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WUWM's Susan Bence reports on Wisconsin environmental issues.

How Should Wisconsin Tackle Climate Change? Governor's Task Force Wants Your Input

Marathon County Land and Water Program
At a recent listening session held by the Governor’s Task Force on Climate Change, Marathon County’s land and water program director said the county is attempting to mitigate climate change by adjusting farming methods, which includes managed grazing.";s:

Over the last seven months, a task force has been deliberating over what Wisconsin can do about climate change. A panel picked by the governor includes industry and tribal leaders, elected officials, and youth activists. Now, everyone in the state has a chance to weigh in.

The Governor’s Task Force on Climate Change came to life with Executive Order #52. It brought together a 31-member panel  task force members who've been addressing a daunting mission in a series of meetings, starting late last year.

They’re expected to hammer out recommendations for the state, folding in everything from energy to housing to infrastructure, while creating a vision for a sustainable economy of the future.

>>'There's No More Later Left': Wisconsin Launches Climate Change Task Force

So far, more than 600 Wisconsin residents have participated in meetings to share ideas with members of the Governor’s Task Force on Climate Change. 

final listening session is slated for Wednesday. But people can submit written comments through July 31.

Last week, 160 people joined a virtual session on Zoom. Paul Daigle was an invited speaker. He shared how Marathon County is attempting to mitigate climate change by adjusting farming methods. Daigle, who heads the county’s land and water program, suggests the task force recommendations fold in farming systems that mimic nature.

"More perennial forages, managed grazing, cover crops on the contour with no-till farming into them, so that when the crop is removed we have green, growing vegetation underneath them. We cannot leave our soil bare any longer," Daigle says. "These practices that we’re promoting up here in north-central Wisconsin are applicable statewide – they’ll reduce carbon dioxide levels, temperatures extremes, sediment runoff, nutrient runoff by more than half."

Lauren Johnson listened to what Daigle and others had to say before offering her thoughts. The Madison high school student, who just turned 17, says her priorities include everyone being at the table as policy is being designed.

"First and foremost, I think we really need a comprehensive climate solution that's grounded in justice. Climate justice and clean energy is impossible without racial and economic justice. We need to be ambitious and fight for a green new deal and go carbon-free by 2030," Johnson says. "I think the discussion that we’ve just had has really highlighted the urgency and I don’t think we can afford to wait."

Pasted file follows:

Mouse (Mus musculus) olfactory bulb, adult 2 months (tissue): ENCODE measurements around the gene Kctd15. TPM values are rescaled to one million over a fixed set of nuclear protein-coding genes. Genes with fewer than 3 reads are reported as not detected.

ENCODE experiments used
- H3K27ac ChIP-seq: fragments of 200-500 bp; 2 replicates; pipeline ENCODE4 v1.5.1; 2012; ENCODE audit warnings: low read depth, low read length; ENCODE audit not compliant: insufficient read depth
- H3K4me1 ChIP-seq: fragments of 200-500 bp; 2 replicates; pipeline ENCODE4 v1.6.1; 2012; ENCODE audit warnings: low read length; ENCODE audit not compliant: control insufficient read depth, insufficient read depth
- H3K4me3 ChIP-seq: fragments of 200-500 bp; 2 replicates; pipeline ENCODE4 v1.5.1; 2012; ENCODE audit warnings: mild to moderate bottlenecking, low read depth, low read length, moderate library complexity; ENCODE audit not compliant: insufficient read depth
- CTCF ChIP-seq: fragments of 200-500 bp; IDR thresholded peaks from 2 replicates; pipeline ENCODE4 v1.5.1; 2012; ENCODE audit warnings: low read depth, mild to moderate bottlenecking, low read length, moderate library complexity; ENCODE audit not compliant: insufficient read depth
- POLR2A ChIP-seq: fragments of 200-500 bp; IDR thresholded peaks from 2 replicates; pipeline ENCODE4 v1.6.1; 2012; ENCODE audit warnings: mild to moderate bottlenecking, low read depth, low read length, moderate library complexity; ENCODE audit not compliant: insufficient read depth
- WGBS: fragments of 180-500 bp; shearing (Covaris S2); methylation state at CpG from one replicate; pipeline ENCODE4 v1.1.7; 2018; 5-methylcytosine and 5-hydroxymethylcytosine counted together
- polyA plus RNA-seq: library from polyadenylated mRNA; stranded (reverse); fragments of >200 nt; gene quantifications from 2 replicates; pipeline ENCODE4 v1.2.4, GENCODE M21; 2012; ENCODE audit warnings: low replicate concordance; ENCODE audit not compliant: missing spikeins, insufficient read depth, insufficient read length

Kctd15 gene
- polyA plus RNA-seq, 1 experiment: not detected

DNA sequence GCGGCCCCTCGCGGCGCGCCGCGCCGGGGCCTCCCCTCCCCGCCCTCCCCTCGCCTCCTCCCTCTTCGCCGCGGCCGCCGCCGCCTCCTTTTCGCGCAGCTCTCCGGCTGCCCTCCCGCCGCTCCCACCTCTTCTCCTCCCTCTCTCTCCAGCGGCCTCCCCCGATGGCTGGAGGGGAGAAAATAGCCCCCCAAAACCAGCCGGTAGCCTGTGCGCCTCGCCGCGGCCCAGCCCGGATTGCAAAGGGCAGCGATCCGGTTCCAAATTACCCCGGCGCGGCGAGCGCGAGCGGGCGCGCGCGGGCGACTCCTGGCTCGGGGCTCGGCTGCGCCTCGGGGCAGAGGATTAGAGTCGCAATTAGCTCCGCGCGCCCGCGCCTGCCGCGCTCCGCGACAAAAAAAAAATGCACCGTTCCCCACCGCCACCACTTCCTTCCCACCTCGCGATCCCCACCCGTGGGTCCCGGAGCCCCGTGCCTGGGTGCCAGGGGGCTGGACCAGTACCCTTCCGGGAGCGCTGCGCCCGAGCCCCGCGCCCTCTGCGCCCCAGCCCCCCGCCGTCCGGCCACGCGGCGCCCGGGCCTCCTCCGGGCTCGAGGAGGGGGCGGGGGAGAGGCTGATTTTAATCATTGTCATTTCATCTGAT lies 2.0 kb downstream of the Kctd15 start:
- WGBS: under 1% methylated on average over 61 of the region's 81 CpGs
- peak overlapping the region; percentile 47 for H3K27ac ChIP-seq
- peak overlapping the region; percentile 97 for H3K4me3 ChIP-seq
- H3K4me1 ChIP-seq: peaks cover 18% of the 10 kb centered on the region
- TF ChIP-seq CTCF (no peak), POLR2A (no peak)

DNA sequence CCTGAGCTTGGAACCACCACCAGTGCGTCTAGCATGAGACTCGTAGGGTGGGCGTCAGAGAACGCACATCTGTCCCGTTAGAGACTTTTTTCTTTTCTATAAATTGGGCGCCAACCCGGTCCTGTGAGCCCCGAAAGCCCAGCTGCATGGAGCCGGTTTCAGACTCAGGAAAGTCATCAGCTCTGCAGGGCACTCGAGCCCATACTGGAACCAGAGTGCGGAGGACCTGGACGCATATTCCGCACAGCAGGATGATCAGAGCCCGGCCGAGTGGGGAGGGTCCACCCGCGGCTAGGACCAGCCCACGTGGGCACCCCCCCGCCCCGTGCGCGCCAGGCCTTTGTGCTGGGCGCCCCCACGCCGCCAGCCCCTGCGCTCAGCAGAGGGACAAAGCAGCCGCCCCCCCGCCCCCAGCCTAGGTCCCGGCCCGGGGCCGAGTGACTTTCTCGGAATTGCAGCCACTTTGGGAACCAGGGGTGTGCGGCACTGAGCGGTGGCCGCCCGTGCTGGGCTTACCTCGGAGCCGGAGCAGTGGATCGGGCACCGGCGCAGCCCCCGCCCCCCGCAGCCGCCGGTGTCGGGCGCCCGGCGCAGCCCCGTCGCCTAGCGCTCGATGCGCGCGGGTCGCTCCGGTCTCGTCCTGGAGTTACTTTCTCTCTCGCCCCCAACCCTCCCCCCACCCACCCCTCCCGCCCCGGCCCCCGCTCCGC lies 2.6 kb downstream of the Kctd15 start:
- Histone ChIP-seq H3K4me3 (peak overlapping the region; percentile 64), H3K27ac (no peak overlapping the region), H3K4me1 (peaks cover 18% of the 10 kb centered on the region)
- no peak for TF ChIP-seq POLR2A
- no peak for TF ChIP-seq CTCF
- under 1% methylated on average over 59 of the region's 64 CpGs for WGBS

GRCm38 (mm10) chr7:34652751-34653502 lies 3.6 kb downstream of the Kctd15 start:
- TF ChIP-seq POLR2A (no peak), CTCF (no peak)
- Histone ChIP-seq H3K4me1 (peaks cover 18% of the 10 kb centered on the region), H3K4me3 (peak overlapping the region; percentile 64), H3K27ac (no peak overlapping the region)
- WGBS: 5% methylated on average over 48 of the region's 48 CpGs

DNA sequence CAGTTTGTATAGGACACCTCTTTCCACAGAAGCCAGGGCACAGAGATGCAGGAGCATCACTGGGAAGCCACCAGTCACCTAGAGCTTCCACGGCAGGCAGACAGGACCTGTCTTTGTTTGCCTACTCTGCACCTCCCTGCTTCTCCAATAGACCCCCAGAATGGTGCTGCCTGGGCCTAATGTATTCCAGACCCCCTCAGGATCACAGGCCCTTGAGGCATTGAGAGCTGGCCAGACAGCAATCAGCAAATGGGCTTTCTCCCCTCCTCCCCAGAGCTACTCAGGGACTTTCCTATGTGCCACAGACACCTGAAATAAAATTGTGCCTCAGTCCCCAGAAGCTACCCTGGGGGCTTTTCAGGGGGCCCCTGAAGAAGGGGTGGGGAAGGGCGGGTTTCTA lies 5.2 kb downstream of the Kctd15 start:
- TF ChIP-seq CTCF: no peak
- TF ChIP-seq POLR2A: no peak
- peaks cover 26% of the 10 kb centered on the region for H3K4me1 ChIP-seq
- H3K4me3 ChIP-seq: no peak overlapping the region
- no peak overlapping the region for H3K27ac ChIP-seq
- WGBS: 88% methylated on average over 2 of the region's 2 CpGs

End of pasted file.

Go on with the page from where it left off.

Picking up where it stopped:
Another Madison resident, Victoria Gillet, believes climate change is both a social justice and public health crisis. The primary care physician says her patients are already being negatively impacted. And she expects that to continue if nothing changes.

"I’m gonna take care of more heatstroke from rising temperatures, I already see that; worsening lung disease from decreased air quality, already starting to see that; infectious disease from contaminated water; physical injury from severe storms and tropical diseases that are gonna become endemic to the United States. We’ve already seen that tick-borne diseases are having new areas of spread," Gillet says. "And that’s just the changes that I know that I’m gonna see in my practice in my personal community."

Yet, Gillet believes there is much Wisconsin can do to create a healthier future for all of its residents — including a transition from fossil fuels to renewable energy.

The two-hour conversation flowed back and forth from how best to generate power and to sustain farming and food production without contributing to climate change.

Patrick Pelky of the Oneida Nation shared how it farms 6500 acres while providing nutrition and jobs for its community.

"We developed this Oneida Community Integrated Food System where we actually look at the community and how we can help them and the families to really bring the community food systems from the fields to the tables; really look at educating and providing good jobs; promoting and encourage long-term solutions to not just on the farms but how you bring nutritional values to our community," Pelky says.

The task force recommendation on how Wisconsin can address climate change is due to the governor’s desk by the end of October.

If the panel heeds the concerns of many of those weighing in so far, the recommendations will be bold and feature solutions informed by social justice.

Have an environmental question you'd like WUWM's Susan Bence to investigate? Submit below.


Susan is WUWM's environmental reporter.
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